Thirteen Ajaw – The Ascension of the Sun

The sacred calendar of the Maya, the Tzolk’in, has 260 days. Each day is governed by the energy of one of the 20 Day Lords of the Sacred Maya Calendar, amplified by one of 13 tones emanating from our Galactic home. These two energetic elements, signified by number and glyph, interact to create 260 sacred days, each with it’s own unique character. In the Maya view of the universe, Thirteen is the number of Ascension, conferring the ability to rise to a higher level, to achieve a more divine perspective. The glyph, Ajaw, represents the Maya Day Lord who brings to earth the light energy of the Sun. Galactic tone 13 and Day Lord Ajaw, combine to produce 13 Ajaw  the day of the Ascension of the Sun.

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According to Birgitte Rasine’s website, The Mayan Calendar Portal, www.maya-portal.net,

“Light from the Sun is the ultimate source of all life. Light cannot be seen yet illuminates all else. Light gives all of itself and ask nothing in return, an ever-flowing source of inspiration and insight, truth and clarity, art and creativity.  It guides our spirit, infuses us with joy, and challenges us to take the highest path.  Like the values and truths it embodies, Light allows for no excuses, no weakness, no failures of character or ability.  While clouds on Earth and in our soul may dampen the strength, brilliance, and color of the light we see or feel, Light remains, always, the purest expression of itself and all that it illuminates…Light, embodies the highest potential of all life and illuminates the sacred journey of evolution”

DSC0035713 Ajaw is the Maya day (k’in) on which my son, Adam Stetson, left this world and ascended to a higher realm.

His transformation was the catalyst which precipitated  Crocodile Goes Out, so it seems appropriate for my first blog post to focus on Adam, without whose life and death, there would be no Crocodile Goes Out and no blog. He, too, challenged all those who crossed his path to take the high road and, like the light this day honors, he allowed no excuses.

I think Adam was born loving to learn.  I remember a teacher conference, when he was in third grade. Adam’s teacher was complaining about how she had to work so hard to make learning fun.  Adam looked puzzled and said,  “Why do you think you have to make learning fun? Learning is fun. It always makes me happy to learn something I didn’t know.”

Before Adam learned to read he badgered everyone he could into reading just one more story, or one more chapter, or one more book. Once he learned to read, books were his closest companions, especially a copy of The Little Red School Book, his guide to being a subversive student. For years he carried it in his back pocket.

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Critical thinking came naturally to Adam but that book honed his skills. He never quit questioning authority (something his Dad hadn’t counted on when he gave him that book) and he encouraged everyone he met to question authority as well.  Being human, he didn’t always respond well when his authority was questioned…but that’s another story.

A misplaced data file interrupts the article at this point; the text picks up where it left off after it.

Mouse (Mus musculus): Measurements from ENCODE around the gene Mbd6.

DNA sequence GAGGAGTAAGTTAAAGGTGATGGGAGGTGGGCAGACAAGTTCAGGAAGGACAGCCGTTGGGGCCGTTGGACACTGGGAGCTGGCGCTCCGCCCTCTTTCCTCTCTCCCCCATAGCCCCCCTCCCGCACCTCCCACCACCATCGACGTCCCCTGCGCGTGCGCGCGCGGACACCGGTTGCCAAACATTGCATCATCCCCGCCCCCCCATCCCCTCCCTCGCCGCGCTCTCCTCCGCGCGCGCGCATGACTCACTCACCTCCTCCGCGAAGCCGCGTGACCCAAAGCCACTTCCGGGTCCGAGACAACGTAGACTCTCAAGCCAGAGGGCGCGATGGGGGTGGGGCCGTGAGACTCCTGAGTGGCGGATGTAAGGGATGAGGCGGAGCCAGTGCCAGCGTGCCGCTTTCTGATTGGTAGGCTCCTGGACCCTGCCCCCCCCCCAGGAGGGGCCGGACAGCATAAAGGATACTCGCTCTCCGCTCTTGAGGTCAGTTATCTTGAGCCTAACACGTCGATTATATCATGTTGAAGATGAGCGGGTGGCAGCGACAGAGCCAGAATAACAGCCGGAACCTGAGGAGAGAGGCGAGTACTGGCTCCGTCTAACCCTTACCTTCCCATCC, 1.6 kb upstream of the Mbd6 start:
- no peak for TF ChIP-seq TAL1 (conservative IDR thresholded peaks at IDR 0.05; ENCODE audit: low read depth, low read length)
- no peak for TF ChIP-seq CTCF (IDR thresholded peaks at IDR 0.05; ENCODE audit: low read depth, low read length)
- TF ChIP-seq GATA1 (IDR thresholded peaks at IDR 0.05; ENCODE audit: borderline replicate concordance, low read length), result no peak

Given Adam’s love of learning, it’s not surprising that he preferred non-fiction to fiction. History, especially U.S. history, fascinated him. The bookshelf in his room was crammed with biographies: Thomas Jefferson, John Adams, Benjamin Franklin, Fredric Douglas, Abraham Lincoln. Like his historical heroes, he was a relentless critic of the status quo.

Adam took pleasure in being armed with the facts. He devoured encyclopedias but was wise enough not to believe everything he read. While Adam was intrigued by the ideas and events that precipitated revolution and social change, he was a true child of the Anti-Vietnam War Movement. Growing up in Chicago in the late 1960′s and early 1970′s, he witnessed bomb threats and sit-ins, hijackers and protestors.  When he was 10, all he wanted for Christmas was his own TV.  Not so he could watch cartoons, but so he could watch the Nixon Impeachment while he plowed his way through The Pentagon Papers!

 

Adam didn’t have much use for established religion. Making war in the name of God, any God, made no sense to him.  But, he was big on ethics and social responsibility. If there was a code he lived by, it came more from Tolkien’s Lord of the Rings Trilogy than from any other source. Friendship, loyalty, honesty and integrity, these were the qualities he valued most. Music, especially Blue Grass, good conversation and well-crafted beer, shared with friends old and new, these were the critical elements in Adam’s version of the good life.

Crocodile Goes Out, the book I wrote and Adam’s friend, Elizabeth

photoMcClellan, illustrated, is dedicated to Adam’s memory. I would like the book and this blog to serve as a means to keep Adam’s love of learning, books and critical thinking alive and flourishing.  Click Planting Seeds of Transformation to learn more about supporting language learning programs in the World of the Maya. Thank you, for your support and interest as we embark on this new adventure.